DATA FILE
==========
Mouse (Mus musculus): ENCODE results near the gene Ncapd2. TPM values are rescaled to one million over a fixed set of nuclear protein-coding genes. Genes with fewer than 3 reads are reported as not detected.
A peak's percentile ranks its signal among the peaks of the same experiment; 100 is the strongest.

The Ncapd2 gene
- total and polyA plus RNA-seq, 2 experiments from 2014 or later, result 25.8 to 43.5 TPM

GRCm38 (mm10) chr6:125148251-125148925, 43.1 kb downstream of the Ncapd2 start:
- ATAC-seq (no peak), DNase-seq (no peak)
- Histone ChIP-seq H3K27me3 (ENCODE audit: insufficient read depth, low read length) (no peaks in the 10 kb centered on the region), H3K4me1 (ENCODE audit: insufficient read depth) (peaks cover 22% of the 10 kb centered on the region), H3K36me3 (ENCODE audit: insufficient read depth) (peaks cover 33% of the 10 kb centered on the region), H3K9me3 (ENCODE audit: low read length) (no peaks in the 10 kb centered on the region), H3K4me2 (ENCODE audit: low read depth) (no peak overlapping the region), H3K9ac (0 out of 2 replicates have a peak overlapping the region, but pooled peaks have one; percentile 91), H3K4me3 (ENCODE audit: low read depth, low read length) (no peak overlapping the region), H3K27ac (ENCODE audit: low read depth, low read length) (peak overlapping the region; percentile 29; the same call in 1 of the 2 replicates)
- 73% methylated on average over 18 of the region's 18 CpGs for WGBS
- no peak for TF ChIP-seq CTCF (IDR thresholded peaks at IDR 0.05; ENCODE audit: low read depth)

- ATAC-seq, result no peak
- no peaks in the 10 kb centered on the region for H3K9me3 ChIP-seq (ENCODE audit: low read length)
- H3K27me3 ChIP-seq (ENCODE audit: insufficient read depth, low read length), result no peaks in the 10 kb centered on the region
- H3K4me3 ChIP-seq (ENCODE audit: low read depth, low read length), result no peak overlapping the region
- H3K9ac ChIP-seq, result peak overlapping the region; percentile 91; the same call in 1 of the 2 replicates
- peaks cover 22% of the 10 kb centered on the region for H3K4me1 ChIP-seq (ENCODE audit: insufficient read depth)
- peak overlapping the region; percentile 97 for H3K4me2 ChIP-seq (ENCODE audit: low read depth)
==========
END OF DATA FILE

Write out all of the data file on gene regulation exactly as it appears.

Mouse (Mus musculus): ENCODE results near the gene Ncapd2. TPM values are rescaled to one million over a fixed set of nuclear protein-coding genes. Genes with fewer than 3 reads are reported as not detected.
A peak's percentile ranks its signal among the peaks of the same experiment; 100 is the strongest.

The Ncapd2 gene
- total and polyA plus RNA-seq, 2 experiments from 2014 or later, result 25.8 to 43.5 TPM

GRCm38 (mm10) chr6:125148251-125148925, 43.1 kb downstream of the Ncapd2 start:
- ATAC-seq (no peak), DNase-seq (no peak)
- Histone ChIP-seq H3K27me3 (ENCODE audit: insufficient read depth, low read length) (no peaks in the 10 kb centered on the region), H3K4me1 (ENCODE audit: insufficient read depth) (peaks cover 22% of the 10 kb centered on the region), H3K36me3 (ENCODE audit: insufficient read depth) (peaks cover 33% of the 10 kb centered on the region), H3K9me3 (ENCODE audit: low read length) (no peaks in the 10 kb centered on the region), H3K4me2 (ENCODE audit: low read depth) (no peak overlapping the region), H3K9ac (0 out of 2 replicates have a peak overlapping the region, but pooled peaks have one; percentile 91), H3K4me3 (ENCODE audit: low read depth, low read length) (no peak overlapping the region), H3K27ac (ENCODE audit: low read depth, low read length) (peak overlapping the region; percentile 29; the same call in 1 of the 2 replicates)
- 73% methylated on average over 18 of the region's 18 CpGs for WGBS
- no peak for TF ChIP-seq CTCF (IDR thresholded peaks at IDR 0.05; ENCODE audit: low read depth)

- ATAC-seq, result no peak
- no peaks in the 10 kb centered on the region for H3K9me3 ChIP-seq (ENCODE audit: low read length)
- H3K27me3 ChIP-seq (ENCODE audit: insufficient read depth, low read length), result no peaks in the 10 kb centered on the region
- H3K4me3 ChIP-seq (ENCODE audit: low read depth, low read length), result no peak overlapping the region
- H3K9ac ChIP-seq, result peak overlapping the region; percentile 91; the same call in 1 of the 2 replicates
- peaks cover 22% of the 10 kb centered on the region for H3K4me1 ChIP-seq (ENCODE audit: insufficient read depth)
- peak overlapping the region; percentile 97 for H3K4me2 ChIP-seq (ENCODE audit: low read depth)